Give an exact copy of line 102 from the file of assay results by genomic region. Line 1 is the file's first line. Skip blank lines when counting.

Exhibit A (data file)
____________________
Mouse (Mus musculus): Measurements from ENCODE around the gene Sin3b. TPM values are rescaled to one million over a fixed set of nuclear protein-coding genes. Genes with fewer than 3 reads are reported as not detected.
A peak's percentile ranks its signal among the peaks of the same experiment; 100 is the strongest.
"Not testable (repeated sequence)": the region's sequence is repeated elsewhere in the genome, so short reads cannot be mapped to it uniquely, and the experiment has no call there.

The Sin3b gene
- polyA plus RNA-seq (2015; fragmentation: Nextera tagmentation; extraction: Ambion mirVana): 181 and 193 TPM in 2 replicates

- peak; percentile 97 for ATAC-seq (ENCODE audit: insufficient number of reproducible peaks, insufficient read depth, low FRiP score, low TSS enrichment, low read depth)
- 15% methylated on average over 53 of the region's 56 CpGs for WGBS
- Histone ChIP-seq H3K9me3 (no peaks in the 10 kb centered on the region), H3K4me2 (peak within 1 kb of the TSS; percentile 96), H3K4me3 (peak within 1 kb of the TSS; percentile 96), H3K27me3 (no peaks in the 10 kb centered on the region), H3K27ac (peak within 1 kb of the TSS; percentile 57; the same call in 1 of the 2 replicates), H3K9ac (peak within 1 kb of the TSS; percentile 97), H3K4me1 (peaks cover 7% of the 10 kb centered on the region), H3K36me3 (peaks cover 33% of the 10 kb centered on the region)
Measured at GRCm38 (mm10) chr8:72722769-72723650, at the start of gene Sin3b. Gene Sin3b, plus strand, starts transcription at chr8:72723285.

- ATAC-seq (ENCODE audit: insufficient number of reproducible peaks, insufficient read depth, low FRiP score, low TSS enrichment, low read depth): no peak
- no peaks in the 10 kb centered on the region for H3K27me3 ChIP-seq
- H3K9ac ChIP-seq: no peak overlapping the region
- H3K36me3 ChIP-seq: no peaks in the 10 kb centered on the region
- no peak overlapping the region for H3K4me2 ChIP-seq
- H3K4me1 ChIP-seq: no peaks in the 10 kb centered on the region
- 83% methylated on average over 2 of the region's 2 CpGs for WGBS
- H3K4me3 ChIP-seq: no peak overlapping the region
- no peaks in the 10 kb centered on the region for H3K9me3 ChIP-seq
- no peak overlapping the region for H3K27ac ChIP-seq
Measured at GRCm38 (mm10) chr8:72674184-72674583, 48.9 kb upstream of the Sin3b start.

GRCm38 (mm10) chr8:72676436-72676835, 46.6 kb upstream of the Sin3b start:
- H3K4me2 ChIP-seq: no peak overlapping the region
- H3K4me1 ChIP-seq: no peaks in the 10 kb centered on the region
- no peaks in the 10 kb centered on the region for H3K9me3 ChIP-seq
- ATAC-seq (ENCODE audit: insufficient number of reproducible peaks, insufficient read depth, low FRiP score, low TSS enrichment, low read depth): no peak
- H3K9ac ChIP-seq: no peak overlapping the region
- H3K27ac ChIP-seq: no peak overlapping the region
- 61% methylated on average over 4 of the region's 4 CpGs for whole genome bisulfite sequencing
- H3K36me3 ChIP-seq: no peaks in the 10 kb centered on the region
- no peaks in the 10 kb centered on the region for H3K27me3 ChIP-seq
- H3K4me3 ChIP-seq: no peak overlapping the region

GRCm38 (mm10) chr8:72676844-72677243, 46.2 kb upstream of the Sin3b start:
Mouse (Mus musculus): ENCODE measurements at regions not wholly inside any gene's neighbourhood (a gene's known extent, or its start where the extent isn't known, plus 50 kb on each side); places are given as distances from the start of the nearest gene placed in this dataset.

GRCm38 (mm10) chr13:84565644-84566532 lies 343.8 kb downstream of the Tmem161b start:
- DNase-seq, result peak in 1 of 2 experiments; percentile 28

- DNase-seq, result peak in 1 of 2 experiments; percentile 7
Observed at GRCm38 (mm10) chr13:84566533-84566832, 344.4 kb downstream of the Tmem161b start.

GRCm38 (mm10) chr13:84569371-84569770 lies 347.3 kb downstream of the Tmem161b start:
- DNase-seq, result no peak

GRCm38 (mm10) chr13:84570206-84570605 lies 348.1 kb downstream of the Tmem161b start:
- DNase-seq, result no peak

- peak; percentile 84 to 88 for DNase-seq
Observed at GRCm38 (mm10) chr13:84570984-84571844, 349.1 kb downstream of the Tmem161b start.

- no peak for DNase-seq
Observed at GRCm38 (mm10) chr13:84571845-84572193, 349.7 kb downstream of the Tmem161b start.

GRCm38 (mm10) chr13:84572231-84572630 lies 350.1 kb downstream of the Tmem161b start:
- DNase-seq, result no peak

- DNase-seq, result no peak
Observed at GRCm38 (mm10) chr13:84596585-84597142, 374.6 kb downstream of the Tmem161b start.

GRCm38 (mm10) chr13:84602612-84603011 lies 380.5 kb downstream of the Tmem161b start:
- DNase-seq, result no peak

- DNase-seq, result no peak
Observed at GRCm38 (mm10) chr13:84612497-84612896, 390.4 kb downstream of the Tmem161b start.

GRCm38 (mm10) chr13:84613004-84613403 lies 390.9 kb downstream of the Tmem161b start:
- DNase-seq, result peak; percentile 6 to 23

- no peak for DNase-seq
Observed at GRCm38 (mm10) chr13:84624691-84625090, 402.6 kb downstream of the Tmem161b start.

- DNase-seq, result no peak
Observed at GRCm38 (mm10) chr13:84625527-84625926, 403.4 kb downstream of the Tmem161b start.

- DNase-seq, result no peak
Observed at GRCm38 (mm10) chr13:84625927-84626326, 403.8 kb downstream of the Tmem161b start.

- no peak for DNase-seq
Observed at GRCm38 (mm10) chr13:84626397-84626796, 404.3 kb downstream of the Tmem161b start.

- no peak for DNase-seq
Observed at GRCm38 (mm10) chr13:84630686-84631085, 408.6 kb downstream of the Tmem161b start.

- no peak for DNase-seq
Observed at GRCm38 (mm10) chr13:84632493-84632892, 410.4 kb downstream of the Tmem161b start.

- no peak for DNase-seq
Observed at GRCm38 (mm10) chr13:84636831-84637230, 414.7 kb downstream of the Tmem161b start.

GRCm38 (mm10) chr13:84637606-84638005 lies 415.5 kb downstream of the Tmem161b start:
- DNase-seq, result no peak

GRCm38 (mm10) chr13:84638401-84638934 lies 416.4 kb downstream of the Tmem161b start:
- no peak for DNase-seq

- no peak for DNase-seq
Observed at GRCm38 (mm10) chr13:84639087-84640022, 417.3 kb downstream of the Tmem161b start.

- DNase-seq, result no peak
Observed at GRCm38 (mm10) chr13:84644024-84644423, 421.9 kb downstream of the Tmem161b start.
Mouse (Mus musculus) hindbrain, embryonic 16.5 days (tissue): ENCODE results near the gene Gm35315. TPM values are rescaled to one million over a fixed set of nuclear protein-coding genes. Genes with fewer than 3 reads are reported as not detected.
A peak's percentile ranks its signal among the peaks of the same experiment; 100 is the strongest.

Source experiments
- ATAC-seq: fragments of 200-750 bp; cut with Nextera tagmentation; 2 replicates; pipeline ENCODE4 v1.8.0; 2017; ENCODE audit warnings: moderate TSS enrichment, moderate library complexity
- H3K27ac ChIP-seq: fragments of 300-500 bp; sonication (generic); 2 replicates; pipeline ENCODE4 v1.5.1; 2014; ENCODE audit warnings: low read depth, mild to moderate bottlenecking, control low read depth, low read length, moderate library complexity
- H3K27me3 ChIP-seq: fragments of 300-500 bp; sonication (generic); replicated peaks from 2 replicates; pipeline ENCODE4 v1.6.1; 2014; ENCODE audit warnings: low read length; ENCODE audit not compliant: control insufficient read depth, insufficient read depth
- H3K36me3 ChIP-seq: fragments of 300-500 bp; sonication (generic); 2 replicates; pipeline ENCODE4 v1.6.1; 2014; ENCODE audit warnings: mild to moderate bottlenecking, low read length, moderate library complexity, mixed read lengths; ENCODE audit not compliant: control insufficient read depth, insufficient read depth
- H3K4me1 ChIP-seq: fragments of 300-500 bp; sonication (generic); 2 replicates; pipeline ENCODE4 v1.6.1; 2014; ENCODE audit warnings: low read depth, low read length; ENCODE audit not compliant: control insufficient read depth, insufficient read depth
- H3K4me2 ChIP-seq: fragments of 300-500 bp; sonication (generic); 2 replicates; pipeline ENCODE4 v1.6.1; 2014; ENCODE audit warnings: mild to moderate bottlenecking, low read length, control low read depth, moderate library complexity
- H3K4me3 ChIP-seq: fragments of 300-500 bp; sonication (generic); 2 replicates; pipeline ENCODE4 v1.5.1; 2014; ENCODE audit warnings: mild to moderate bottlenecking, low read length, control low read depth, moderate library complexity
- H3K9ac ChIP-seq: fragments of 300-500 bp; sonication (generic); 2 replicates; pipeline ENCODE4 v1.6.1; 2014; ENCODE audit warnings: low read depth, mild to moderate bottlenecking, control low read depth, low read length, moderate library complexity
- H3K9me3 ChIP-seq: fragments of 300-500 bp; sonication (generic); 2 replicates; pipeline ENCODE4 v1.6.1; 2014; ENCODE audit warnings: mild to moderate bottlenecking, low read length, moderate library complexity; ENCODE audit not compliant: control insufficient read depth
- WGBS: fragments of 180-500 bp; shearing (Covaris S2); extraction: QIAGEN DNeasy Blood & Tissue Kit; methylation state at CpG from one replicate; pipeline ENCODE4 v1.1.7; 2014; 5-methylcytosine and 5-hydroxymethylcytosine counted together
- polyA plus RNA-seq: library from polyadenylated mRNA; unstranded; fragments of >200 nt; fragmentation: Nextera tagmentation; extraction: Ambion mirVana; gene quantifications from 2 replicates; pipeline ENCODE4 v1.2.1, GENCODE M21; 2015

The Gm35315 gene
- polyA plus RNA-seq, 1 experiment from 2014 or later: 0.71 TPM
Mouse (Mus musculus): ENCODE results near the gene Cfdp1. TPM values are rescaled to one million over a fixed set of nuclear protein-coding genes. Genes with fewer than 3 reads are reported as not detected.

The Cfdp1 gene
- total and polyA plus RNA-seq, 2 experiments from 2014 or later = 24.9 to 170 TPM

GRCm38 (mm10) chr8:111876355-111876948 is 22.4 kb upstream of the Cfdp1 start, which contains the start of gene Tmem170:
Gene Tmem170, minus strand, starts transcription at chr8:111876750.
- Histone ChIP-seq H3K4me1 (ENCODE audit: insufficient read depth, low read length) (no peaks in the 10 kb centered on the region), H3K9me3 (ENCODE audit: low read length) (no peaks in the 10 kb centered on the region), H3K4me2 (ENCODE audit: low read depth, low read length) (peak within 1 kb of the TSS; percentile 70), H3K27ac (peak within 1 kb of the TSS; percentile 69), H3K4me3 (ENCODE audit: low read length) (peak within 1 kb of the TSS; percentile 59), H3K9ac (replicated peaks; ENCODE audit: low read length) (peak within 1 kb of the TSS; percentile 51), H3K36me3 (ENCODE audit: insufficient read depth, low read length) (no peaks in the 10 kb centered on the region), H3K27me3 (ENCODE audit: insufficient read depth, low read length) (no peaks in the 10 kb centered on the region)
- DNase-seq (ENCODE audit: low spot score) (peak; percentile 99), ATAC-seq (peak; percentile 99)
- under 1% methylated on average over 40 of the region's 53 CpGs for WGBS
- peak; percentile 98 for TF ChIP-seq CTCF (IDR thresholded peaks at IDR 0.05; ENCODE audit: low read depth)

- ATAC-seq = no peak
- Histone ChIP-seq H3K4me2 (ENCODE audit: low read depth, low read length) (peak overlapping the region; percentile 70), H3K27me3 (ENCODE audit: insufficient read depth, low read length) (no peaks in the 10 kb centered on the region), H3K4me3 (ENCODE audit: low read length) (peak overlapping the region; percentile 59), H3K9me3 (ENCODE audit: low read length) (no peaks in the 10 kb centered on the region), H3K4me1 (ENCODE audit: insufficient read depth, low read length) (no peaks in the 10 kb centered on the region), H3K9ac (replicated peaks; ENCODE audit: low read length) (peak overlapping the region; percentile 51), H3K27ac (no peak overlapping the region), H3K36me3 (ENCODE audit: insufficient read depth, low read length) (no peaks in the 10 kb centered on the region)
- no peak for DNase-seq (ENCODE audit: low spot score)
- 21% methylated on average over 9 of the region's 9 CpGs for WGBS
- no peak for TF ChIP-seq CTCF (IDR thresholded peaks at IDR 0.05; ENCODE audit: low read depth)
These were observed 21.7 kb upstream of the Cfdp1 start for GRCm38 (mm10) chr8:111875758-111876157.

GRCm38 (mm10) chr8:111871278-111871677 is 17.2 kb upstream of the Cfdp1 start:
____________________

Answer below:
- peak; percentile 98 for TF ChIP-seq CTCF (IDR thresholded peaks at IDR 0.05; ENCODE audit: low read depth)